View Full Version : Fermentation not starting - orange spice melomel

01-21-2013, 01:48 PM
Hello! I'm sure the answers I need are here in the forums, but I'm not sure which issue is my primary problem, and so I was hoping to get some experienced opinions sooner rather than later, so that I will be less likely to lose by batch!

I am making my first mead, but I have experience making wines from kits. I researched as much as I could about meads before starting a batch. Here is what I have, started at 8:00 pm EST last night:

Orange-spice melomel (inspired by Joe's Ancient Orange but I changed things, see notes below)

6 gallon batch
22 lbs. white clover honey (Sue Bee brand)
spring water to make 6 gallons
1/4 tsp ground cloves
1/4 tsp ground allspice
5 sticks cinnamon
3 tsp yeast energizer (LD Carlson brand, label ingredients in order are Diammonium phosphate, Springcell, and Magnesium sulphate, no percentages given)
6 navel oranges, zested and peeled, all parts except white pith added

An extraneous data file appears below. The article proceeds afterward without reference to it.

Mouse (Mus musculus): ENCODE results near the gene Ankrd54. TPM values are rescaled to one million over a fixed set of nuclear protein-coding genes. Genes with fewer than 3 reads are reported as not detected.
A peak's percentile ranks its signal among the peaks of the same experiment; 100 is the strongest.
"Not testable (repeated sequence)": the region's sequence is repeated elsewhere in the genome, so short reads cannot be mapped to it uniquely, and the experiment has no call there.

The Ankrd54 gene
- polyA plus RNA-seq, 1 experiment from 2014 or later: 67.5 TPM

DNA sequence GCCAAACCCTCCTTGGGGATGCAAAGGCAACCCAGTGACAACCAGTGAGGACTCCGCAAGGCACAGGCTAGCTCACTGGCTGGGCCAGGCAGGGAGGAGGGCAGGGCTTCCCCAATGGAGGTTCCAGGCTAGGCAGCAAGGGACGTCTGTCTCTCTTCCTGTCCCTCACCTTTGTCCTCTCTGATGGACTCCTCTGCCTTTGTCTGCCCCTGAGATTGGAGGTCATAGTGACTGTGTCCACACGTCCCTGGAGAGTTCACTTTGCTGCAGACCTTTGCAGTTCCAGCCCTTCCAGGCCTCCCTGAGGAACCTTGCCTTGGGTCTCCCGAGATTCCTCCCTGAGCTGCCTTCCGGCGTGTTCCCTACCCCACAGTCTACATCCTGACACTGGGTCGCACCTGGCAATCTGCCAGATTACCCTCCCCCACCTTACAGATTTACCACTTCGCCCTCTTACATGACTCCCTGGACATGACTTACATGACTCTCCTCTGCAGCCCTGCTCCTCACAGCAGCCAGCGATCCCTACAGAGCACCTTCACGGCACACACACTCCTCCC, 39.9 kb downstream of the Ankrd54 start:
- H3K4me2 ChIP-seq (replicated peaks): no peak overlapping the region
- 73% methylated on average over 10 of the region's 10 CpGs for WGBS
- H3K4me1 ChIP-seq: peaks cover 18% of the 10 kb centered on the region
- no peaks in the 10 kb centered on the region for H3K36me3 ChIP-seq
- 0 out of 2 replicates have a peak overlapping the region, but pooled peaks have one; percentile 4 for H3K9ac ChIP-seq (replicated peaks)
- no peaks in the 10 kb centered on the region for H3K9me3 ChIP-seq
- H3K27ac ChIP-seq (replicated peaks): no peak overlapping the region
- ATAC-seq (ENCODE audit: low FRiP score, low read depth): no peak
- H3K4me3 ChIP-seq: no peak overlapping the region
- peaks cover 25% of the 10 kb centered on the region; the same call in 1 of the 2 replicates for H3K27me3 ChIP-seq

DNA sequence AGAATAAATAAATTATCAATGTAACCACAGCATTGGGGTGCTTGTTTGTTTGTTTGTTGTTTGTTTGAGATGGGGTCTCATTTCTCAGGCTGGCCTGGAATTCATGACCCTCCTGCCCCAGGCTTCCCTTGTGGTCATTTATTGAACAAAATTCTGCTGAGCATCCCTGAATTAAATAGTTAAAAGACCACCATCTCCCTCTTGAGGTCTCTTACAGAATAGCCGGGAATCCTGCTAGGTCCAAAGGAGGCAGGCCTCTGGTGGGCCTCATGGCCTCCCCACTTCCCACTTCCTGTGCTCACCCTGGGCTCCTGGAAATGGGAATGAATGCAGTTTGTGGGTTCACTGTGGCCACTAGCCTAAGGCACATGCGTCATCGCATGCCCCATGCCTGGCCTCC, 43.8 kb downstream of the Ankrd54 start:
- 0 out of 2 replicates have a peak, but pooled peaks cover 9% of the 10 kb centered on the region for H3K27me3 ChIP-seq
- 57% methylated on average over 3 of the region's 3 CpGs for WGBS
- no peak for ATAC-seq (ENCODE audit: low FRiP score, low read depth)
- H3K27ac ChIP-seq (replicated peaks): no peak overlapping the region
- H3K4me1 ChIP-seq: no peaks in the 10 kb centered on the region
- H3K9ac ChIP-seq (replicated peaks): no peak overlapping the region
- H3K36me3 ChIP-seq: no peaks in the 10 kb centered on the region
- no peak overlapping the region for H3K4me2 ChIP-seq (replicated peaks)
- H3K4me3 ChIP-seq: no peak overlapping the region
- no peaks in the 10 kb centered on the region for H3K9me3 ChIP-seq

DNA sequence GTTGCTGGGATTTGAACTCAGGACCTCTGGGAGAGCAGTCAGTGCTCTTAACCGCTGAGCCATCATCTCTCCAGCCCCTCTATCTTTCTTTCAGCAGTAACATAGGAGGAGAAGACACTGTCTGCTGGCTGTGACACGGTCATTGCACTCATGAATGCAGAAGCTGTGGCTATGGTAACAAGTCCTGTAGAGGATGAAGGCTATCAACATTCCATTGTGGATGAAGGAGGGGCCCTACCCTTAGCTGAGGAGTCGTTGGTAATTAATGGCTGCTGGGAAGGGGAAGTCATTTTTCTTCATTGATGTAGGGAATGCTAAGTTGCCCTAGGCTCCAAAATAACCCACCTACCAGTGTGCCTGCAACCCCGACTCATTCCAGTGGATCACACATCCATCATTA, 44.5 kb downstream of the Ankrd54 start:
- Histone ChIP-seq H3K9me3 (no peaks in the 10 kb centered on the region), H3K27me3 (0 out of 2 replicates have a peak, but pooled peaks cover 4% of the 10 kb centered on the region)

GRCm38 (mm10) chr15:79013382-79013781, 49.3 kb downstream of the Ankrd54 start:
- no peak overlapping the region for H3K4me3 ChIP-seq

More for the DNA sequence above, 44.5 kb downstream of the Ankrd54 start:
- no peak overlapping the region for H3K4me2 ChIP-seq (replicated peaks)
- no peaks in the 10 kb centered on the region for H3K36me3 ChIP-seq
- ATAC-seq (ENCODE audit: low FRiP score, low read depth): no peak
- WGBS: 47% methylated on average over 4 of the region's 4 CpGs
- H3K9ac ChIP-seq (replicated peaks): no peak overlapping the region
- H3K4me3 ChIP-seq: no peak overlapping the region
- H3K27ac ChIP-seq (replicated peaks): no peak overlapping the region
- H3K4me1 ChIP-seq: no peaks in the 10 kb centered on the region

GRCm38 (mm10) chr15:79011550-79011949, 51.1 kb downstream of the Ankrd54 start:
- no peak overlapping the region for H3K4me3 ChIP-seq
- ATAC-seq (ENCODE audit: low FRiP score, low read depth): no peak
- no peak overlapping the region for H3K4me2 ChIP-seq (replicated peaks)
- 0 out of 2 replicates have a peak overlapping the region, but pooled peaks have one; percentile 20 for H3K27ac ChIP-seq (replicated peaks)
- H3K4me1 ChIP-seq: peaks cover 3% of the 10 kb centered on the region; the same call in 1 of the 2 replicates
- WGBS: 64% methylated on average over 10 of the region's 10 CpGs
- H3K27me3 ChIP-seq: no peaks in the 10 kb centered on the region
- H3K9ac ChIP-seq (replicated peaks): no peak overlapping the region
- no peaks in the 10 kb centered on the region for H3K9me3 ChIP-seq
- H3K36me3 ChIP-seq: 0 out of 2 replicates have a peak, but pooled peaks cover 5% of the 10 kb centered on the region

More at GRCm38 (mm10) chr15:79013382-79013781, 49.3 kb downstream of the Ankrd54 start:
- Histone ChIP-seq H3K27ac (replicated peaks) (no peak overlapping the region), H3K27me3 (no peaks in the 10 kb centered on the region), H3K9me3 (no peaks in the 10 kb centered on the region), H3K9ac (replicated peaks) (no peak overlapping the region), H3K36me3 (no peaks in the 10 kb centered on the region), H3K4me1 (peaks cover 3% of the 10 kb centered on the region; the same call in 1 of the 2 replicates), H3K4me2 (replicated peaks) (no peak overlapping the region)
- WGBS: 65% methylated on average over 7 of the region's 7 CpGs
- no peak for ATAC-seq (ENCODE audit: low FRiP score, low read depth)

1 packet Lalvin ICV D47 yeast, 5 grams, rehydrated according to package directions

Beginning S.G.: 1.130
Beginning temperature: 72 F
pH: roughly 6, used roughly titrated chemistry pH strips as my wine strips don't measure high enough.

Mixed the yeast in a separate cup with 105 F water according to package to rehydrate. Added all the honey and about 2 gallons of 150 F water to the carboy and stirred, using a drill-mounted mix-stir. Added the balance of spring water to make 6 gallons and stirred. Checked S.G., at 1.130. Added cloves, allspice, and cinnamon sticks and stirred. Added yeast energizer and stirred. Added orange zest and about 2/3 of the peeled orange slices before I ran out of room (oops). I removed 25 oz. of orange spiced honey water for use to sweeten hot tea (recipe bonus!). Added the rest of the orange slices and stirred. Rechecked S.G., still at 1.130, clogged my wine thief with orange pulp, fun. Checked pH, was a pretty purple dot on the wine pH tester(higher than 4.4), so rechecked with full range chemistry strips, at about 6. Added rehydrated yeast, stirred well. Capped the carboy with an orange cap and airlock and stuck it in its corner.

Measures this morning at 10:30 am EST:
Temp: 62 F (no heating apparatus on the carboy)
No fermentation activity
Stirred the must and checked pH, still 6.
S.G. 1.134 (up either from temperature difference or sugars in oranges)